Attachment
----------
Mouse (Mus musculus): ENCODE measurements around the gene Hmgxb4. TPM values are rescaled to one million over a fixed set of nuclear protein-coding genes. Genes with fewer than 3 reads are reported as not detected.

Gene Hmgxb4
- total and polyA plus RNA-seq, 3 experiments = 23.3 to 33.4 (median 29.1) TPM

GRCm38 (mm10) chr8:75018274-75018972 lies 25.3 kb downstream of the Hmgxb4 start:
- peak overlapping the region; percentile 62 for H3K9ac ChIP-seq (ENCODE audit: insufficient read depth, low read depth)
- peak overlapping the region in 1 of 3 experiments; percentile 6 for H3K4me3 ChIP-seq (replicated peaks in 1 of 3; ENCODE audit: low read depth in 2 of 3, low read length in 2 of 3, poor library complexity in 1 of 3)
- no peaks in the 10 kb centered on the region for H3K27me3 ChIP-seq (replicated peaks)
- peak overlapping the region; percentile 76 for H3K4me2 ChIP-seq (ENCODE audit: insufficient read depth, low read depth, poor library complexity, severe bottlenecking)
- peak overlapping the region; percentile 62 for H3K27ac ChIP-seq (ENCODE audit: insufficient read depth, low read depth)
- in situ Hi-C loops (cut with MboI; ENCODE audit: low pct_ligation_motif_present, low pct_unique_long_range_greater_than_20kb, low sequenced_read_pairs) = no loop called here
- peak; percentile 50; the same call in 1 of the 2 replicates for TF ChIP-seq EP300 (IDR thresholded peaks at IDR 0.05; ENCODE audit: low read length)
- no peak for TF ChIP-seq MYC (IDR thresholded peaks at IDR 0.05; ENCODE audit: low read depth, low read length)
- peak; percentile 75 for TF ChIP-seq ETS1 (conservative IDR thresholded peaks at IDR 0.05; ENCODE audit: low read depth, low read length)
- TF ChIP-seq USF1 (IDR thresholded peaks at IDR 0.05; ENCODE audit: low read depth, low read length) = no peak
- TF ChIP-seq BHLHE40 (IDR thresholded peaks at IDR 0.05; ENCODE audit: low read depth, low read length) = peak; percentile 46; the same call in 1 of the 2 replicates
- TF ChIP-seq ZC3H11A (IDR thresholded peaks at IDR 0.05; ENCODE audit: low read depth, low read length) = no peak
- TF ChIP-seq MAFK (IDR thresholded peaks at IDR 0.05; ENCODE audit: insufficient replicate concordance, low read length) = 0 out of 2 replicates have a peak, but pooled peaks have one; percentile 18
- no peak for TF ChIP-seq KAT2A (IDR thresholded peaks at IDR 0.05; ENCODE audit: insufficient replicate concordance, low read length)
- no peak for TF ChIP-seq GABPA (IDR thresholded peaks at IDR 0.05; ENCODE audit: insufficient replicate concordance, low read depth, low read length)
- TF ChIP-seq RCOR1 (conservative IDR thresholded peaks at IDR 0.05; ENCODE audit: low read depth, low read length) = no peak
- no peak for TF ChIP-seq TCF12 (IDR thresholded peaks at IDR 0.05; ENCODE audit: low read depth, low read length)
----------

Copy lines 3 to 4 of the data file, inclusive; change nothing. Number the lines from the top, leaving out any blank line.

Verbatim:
- total and polyA plus RNA-seq, 3 experiments = 23.3 to 33.4 (median 29.1) TPM

GRCm38 (mm10) chr8:75018274-75018972 lies 25.3 kb downstream of the Hmgxb4 start: